South Africa always had the audacity to produce a batsman who could plunder a bowling attack of its confidence with a sweltering knock. AB de Villiers has very ably registered his name in the list of those batsmen in the last couple of years. He has converted himself into a player, who on his chosen day, could drift into a savagery with the willow striking the cricket ball so hard and perfectly that even the opposition is awestruck of his magnificence.
The 30-year-old prodigy was dearly welcomed by Herschelle Gibbs and Lance Klusener in the club of Proteas’ most aggressive batsmen after the 31-ball hundred against West Indies, on January 18th at New Wanderers Stadium, Johannesburg, which shattered the record of the fastest ODI century.
A 16-year-old Shahid Afridi, who appeared in his first international as a batsman in 1996 and scored the then fastest century off 37 balls against Sri Lanka in Nairobi, would not have thought that someday a veteran will break his record with six balls to spare in the record.
It took 17 years for Corey Anderson to surpass Afridi’s milestone when he struck West Indies for a 36-ball century, on January 1, 2014, at Queenstown, but it seems like de Villiers was waiting for the right moment.
Afridi had never even heard of Corey Anderson until the day he broke his fastest century record.
Only a few weeks before the World Cup, de Villiers came out to bat at number three after Hashim Amla and Rilee Rossouw had given the Proteas a perfect start. Some would have thought that Faf du Plessis and David Miller would have been the better choices, so did de Villiers and he admitted it in an after-match press conference saying,
“I approached Russell Domingo about four or five times saying, ‘Are you sure me and not David Miller?’ and he said ‘Yes, sure,’ and then two or three overs later, I went to Russell for a final time and said ‘Maybe him now?’ and he still said, ‘No, you’.”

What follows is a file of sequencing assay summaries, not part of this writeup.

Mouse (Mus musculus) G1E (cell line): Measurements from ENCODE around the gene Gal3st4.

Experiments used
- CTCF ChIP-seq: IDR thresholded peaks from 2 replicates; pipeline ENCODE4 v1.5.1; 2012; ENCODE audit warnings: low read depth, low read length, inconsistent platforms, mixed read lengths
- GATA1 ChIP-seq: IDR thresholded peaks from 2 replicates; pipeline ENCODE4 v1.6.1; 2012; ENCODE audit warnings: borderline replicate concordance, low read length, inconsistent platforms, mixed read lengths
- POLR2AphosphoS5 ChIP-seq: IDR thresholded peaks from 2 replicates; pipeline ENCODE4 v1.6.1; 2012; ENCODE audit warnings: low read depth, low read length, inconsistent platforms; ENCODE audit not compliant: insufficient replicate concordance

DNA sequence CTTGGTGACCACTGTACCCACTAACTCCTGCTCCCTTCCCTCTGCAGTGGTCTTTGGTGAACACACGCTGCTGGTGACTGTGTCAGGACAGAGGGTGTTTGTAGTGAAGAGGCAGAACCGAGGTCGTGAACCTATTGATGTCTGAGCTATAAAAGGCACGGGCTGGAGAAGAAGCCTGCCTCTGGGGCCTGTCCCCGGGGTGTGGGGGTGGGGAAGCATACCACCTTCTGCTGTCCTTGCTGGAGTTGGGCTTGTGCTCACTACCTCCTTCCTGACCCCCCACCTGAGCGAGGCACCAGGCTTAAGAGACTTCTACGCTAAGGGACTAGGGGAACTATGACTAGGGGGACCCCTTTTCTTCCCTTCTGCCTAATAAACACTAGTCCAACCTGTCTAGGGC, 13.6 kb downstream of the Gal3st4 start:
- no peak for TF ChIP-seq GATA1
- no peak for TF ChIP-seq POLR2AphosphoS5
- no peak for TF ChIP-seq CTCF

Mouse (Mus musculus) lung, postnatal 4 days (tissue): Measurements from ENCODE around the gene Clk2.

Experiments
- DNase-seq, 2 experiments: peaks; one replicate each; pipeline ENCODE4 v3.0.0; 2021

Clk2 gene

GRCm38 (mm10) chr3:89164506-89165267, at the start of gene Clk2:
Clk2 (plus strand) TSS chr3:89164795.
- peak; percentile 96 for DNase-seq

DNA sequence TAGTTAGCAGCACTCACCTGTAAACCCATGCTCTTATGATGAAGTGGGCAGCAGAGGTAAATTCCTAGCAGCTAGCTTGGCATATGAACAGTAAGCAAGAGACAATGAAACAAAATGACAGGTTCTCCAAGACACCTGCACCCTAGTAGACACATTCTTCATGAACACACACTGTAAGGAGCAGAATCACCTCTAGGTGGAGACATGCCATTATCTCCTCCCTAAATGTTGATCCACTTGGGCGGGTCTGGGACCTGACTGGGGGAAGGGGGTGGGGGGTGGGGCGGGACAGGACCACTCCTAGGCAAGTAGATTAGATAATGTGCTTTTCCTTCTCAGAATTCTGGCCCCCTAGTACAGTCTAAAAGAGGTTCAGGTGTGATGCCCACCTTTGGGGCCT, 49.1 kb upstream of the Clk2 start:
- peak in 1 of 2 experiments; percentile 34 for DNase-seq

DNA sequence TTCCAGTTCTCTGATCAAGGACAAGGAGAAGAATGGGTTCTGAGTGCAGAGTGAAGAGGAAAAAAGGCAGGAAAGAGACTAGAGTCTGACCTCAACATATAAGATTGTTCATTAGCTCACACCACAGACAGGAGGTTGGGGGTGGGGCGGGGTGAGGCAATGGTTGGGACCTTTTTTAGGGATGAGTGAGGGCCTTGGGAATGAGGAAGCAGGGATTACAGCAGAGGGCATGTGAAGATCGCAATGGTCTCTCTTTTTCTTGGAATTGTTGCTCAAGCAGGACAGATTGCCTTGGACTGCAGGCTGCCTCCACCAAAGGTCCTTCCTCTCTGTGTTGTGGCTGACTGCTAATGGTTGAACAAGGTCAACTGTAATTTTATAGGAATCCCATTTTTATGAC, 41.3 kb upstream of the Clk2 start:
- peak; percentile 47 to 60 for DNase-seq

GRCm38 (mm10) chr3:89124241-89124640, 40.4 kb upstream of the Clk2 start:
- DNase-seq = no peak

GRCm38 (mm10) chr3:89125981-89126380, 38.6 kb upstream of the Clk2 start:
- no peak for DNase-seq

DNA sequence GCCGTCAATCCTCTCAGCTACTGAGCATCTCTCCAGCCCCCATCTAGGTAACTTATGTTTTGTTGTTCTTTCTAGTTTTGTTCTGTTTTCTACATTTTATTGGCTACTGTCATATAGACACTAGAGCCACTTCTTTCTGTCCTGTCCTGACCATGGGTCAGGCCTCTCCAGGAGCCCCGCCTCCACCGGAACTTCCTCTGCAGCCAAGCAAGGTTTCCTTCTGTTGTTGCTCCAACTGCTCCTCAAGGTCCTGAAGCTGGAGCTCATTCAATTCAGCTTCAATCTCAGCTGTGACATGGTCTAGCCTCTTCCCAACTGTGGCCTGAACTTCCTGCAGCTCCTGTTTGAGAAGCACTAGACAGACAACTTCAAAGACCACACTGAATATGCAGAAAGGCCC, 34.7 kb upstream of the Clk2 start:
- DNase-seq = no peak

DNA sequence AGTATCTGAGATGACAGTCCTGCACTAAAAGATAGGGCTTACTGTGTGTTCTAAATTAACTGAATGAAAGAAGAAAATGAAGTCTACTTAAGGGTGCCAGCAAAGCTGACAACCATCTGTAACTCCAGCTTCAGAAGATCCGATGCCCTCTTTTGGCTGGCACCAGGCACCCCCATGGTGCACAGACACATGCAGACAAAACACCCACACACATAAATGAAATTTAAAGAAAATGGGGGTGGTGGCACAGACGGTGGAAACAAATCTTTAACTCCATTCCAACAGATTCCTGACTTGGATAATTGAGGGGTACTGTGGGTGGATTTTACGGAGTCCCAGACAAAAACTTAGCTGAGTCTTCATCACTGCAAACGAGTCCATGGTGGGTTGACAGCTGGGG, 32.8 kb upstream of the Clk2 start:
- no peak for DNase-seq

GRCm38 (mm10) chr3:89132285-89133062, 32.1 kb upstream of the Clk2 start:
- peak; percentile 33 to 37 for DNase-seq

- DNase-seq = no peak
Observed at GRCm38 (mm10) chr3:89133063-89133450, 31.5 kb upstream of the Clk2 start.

And then as he connected the first ball past mid-on for a four off Jerome Taylor, he knew it was his day. He was then brimming with confidence and he made sure the bowlers felt it. The 40th over went for two maximums, the 41st for one, the 42nd for three, the 43rd for one, the 44th for two boundaries, the 45th for another maximum, the 46th for three, the 47th for another one and in the 49th over, he struck four sixes.
A total of 16 sixes and nine boundaries – these seem like the batting statistics of intimidating figures like Chris Gayle and Keiron Pollard but no, this was a 5 feet, 10 inches blonde guy born in Pretoria.
He, unlike many great batsmen, did not enjoy stardom as soon as he entered the mainstream international cricketing arena. He scored his first half-century in his 17th ODI against Australia on March 5, 2006, after making his debut against England on February 2, 2005. His first century had to wait almost two years and 37 ODIs. But boy did he make his first century count. He opened the innings against West Indies in the 2007 ICC World Cup in the Super Eights round and scored 146 to lead his team to a total of 356.
And that actually marked the start of the AB de Villiers the world now knows. A match winning century against Zimbabwe on August 26, 2007, in Harare followed by another one against Pakistan at Gaddafi stadium Lahore on October 18, 2007, earmarked his radiance in front of the world.
A drop in form then bugged this great batsman for almost two years but he made sure his comeback was something majestic. A 121-run knock against England at Newlands, Cape Town, on November 27, 2009, brought this man back in the limelight. And just after two innings, he scored a hat-trick of centuries, 114 and 102 against India on February 24 and 27, 2010, and 102 against West Indies on May 22, 2010. If these weren’t enough, just five ODIs later, he scored another duo of centuries; 101 and 109 against Zimbabwe on October 17 and 22, 2010.
Just 10 ODIs later, he was again in the mood to pile up tons, this time against West Indies and the Netherlands on February 24 and March 3, 2011. Another seven ODIs later, he hits prime form to score 125 and 106 against Sri Lanka and New Zealand on January 22 and February 25, 2012.
South African captain AB de Villiers celebrates after making his century 100 runs during the fifth and final one-day against Pakistan at the Sharjah Cricket Stadium in Sharjah on November 11, 2013. PHOTO: REUTERS
Five more centuries then followed: 128 and 115 against Pakistan on March 17 and November 11, 2013, 109 against India on December 11, 2013, 108 against Sri Lanka on July 12, 2014, 136 against Australia on August 27. And after some near-century knocks of 89, 80, 91 and 81 in 11 ODIs, he played the most memorable innings of his cricketing career, a 149 runs off 44 balls against the Windies.
South African captain AB de Villiers (R) plays a shot during the fifth and final day-night international at Sharjah Cricket Stadium in Sharjah on November 11, 2013. South Africa are winning the five-match series with an unbeatable 3-1 lead. PHOTO: AFP
There is no doubt that he has earned the respect of a senior batsman in the South African batting line-up, and with the peak of the form he has hit so late in his career, there is no doubt that all eyes will be set on this sensational willow-wielder during the World Cup.
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